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Activists Vote Twice

15 Pages Posted: 23 Nov 2002  

Joseph Isenbergh

University of Chicago Law School

Date Written: November 2002


The process of decision of cases by panels of multiple judges reinforces a natural tendency toward judicial activism - defined in this paper as decisions reflecting judges' personal preferences rather than neutral grounds of adjudication - because judges who suppress their personal preferences control the outcomes of fewer cases and thereby concede power to the activists.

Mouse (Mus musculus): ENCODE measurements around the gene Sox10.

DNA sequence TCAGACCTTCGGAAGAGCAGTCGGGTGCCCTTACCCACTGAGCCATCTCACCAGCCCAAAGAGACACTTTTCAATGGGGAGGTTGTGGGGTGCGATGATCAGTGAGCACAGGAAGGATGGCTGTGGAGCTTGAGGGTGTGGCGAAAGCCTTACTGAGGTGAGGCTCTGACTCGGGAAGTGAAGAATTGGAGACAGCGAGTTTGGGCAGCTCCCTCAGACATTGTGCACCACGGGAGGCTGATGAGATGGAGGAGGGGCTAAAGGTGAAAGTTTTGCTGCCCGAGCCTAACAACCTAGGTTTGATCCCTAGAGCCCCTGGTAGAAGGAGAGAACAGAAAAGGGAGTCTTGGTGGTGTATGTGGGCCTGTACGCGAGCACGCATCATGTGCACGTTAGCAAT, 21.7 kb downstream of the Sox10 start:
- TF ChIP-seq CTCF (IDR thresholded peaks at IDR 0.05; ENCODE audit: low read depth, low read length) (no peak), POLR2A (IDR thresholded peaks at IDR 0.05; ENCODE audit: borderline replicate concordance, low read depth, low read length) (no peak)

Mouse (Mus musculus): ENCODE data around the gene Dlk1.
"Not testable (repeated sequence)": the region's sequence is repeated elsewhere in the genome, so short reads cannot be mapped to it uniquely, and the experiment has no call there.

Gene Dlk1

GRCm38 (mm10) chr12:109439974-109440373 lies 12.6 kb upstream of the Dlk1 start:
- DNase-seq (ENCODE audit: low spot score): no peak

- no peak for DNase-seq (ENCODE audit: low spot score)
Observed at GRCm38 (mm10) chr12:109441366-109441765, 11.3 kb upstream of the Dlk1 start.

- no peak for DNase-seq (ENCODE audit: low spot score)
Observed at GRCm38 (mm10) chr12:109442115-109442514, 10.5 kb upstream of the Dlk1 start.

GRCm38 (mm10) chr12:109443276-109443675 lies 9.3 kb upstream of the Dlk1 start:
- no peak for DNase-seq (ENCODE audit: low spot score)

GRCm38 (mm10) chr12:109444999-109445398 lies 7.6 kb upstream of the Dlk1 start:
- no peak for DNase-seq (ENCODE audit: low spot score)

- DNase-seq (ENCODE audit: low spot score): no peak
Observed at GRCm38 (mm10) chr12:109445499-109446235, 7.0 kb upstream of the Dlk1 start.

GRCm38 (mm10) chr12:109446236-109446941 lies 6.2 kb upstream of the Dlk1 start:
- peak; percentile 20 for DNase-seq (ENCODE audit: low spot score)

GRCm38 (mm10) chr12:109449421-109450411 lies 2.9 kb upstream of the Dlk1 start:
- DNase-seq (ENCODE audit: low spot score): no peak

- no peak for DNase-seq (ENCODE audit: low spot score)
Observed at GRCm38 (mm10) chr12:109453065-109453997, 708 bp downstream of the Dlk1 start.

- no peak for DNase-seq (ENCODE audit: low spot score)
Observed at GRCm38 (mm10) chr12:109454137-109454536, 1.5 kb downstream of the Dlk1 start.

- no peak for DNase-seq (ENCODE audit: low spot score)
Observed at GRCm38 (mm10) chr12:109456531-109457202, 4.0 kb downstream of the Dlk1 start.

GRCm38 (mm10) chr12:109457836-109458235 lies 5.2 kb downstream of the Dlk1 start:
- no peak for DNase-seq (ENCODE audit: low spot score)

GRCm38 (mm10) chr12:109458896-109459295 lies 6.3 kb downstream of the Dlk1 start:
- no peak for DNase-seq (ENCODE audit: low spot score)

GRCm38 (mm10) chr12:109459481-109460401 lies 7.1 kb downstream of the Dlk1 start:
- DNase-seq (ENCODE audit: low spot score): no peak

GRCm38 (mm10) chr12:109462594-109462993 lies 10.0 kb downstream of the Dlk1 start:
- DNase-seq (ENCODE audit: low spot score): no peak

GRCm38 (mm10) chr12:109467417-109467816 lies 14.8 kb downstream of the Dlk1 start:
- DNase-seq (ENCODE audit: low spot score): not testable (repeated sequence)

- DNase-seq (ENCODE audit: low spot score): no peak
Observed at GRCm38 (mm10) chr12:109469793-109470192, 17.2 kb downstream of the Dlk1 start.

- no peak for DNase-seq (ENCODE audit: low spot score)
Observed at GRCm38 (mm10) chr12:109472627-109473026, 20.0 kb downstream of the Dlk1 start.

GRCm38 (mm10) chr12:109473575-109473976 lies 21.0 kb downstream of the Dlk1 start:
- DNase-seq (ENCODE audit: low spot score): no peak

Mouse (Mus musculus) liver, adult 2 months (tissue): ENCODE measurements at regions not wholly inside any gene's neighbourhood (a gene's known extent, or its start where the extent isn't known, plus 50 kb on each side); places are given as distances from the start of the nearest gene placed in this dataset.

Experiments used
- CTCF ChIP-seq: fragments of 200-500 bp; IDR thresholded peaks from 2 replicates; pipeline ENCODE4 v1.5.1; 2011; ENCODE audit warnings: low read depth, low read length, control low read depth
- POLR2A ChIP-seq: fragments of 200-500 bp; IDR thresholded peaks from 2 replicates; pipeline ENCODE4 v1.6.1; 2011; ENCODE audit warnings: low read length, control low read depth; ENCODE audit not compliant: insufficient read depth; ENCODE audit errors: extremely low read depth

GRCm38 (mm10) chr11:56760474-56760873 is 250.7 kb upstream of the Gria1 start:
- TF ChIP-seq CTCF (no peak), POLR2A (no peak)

This point is bolstered with a few observations about two recent Supreme Court cases, Bush v. Gore and Clinton v. Jones. The former is widely viewed as an instance of judicial activism while the latter is not. I argue, however, that Clinton v. Jones is a purer exercise in judicial activism.

The piece is also laced with dispeptic remarks about academic commentators, whose responses to judicial activism usually mirror shamelessly their own personal preferences.

Keywords: judicial activism, supreme court, adjudication

Suggested Citation

Isenbergh, Joseph, Activists Vote Twice (November 2002). U Chicago Public Law Research Paper No. 31. Available at SSRN: or

Joseph Isenbergh (Contact Author)

University of Chicago Law School ( email )

1111 E. 60th St.
Chicago, IL 60637
United States

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